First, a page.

In the last few years of his life, Silver's back became swayed, and he began to develop arthritis, so he couldn't go up on the hill with the other horses.

Worse, he developed chronic scours, and began wasting away from poor nutrient absorption.

He colicked twice, and recovered twice. Our vet told us his "hay days" were over - and suggested we put him on pelleted feed. It was a miracle. He became fat and energetic again and his digestive tract functioned normally.

His arthritis became a problem especially in winter and twice he went down and was unable to get up due to the pain in his joints. Modern medicine came to the rescue, and with daily arthritis meds, he resumed a mobile, pain free life.

But time was not on his side. We knew the end was coming, just didnít know how or when.

I am a pragmatic person, and not into organized religion. I donít buy into maudlin concepts of Angels and "the Rainbow Bridge." I am not interested in "Beliefs" but prefer "Knowing" and I know only what I have experienced directly. So thoughts of an afterlife impress me as a waste of time, since there is no way to prove them one way or the other. Direct experience indicates that dead is dead.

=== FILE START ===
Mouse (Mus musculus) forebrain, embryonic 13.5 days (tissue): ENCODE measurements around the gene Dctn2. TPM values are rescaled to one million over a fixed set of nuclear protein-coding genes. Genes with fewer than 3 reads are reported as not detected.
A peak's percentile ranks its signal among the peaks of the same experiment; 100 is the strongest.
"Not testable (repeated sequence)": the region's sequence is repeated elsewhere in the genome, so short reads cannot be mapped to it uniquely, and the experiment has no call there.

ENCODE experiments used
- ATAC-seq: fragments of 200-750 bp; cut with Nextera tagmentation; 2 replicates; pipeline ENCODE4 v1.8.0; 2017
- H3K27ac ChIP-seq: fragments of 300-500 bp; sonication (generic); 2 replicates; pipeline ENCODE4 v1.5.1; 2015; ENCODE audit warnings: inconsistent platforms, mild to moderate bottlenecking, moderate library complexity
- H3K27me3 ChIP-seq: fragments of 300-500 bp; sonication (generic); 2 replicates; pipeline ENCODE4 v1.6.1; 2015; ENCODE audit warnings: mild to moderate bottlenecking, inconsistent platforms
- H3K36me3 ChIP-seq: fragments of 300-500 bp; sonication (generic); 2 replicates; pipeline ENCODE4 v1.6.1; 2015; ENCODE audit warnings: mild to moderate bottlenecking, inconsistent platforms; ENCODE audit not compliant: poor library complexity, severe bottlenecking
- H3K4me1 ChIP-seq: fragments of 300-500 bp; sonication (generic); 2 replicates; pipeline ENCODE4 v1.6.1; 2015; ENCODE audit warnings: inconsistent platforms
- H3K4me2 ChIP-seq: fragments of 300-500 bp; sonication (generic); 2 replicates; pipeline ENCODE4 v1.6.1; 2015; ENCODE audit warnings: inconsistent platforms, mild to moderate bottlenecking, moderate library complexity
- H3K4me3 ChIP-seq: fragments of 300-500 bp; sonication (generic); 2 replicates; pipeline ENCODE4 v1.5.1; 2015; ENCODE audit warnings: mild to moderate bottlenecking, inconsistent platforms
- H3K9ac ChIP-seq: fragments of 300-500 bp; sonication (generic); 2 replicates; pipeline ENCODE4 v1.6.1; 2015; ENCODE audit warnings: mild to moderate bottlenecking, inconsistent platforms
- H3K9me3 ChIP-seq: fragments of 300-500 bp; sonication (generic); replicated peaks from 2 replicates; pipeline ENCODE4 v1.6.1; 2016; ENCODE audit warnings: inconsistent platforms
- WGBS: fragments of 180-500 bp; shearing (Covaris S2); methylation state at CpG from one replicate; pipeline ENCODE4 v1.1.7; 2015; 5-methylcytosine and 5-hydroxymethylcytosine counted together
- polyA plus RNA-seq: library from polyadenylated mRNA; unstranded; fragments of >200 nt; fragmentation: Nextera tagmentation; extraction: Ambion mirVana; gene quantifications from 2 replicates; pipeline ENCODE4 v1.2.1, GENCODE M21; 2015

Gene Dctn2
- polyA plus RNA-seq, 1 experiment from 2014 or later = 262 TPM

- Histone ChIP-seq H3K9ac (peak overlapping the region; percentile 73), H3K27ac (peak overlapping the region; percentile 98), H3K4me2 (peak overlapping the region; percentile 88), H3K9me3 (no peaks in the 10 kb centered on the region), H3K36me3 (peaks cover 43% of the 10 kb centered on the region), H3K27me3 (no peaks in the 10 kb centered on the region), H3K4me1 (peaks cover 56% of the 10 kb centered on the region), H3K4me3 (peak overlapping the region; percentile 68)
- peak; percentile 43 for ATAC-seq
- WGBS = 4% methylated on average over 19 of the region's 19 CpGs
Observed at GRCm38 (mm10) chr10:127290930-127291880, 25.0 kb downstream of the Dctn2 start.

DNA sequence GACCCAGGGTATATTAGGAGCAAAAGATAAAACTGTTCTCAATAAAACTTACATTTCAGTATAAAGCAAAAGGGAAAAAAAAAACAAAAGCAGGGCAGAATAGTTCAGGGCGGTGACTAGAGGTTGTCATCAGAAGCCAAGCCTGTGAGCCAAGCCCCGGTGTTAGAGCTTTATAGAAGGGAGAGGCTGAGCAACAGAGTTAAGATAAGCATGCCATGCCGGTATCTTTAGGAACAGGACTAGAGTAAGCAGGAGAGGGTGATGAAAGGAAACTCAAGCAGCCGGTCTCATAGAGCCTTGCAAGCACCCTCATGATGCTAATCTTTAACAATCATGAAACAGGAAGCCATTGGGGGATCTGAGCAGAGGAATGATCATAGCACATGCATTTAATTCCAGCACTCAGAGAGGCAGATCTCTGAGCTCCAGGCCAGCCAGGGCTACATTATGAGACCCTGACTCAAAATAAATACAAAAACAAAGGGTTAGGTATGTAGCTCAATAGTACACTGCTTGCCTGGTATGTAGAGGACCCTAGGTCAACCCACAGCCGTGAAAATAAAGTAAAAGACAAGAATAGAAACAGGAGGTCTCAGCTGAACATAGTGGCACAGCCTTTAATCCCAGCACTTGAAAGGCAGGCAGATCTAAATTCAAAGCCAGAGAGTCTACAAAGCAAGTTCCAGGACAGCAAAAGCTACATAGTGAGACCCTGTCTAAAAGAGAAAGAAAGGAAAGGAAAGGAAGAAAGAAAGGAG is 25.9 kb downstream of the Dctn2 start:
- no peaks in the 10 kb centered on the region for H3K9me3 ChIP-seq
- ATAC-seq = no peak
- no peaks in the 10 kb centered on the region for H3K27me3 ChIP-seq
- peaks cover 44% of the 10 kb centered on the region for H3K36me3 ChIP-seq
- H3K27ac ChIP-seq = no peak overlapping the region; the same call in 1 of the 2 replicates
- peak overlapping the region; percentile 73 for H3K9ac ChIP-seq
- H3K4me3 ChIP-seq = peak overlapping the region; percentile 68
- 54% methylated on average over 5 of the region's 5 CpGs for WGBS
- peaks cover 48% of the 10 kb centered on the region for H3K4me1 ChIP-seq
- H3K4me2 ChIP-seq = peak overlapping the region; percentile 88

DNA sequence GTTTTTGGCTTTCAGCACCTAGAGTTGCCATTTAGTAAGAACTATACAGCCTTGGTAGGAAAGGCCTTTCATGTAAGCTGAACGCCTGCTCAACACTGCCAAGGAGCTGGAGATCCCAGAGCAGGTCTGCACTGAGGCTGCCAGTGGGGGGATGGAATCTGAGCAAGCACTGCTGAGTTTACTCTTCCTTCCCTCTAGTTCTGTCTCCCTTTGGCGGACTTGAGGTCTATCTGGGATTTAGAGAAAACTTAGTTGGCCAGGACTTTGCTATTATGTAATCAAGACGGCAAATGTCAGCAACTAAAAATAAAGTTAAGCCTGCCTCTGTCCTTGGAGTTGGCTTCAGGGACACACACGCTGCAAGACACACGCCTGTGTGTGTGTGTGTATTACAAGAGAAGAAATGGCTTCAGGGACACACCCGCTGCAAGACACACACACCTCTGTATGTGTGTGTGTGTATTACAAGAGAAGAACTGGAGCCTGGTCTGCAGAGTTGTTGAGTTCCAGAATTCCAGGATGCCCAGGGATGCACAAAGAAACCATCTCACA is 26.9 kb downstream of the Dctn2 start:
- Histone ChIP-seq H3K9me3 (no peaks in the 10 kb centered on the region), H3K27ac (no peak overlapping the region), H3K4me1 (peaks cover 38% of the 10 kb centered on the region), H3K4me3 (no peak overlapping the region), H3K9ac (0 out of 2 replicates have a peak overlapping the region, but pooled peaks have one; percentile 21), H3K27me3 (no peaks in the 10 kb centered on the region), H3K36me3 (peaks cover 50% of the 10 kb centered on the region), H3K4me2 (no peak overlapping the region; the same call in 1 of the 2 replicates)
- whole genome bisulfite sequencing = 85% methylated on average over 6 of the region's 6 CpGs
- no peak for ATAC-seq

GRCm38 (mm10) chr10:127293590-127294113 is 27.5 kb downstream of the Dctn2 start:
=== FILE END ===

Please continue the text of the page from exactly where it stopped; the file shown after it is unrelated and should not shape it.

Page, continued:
That said, a few days before an animal of mine leaves this life, I always have The Dream. It is the same dream, in format, every time, and I have had it when the occasion arose all of my adult life.  It goes like this: An animal similar to (but never exactly Ė so I never know for sure which one The Dream applies to) the one who will soon be leaving, appears in The Dream. The animal (dog, cat, horse, goat, whatever) appears vibrant, glowing, radiant, proud and happy. He or she is strong, healthy, better than ever, and gloriously peaceful. He or she runs in a beautiful field of rolling hills. At first s/he runs alongside me, then speeds up and goes ahead. I call to him/her, and s/he looks back to acknowledge me, but continues on into the distance. The feeling of the dream is one of profound joy and peace.

I had this dream on Thursday. This time, the horse galloped away and jumped over several fences in a stunning display of athleticism and power. He met a few other horses out in the distance, who were coming back in, and for a moment they postured as though thinking about fighting, but then he went on and they continued toward me.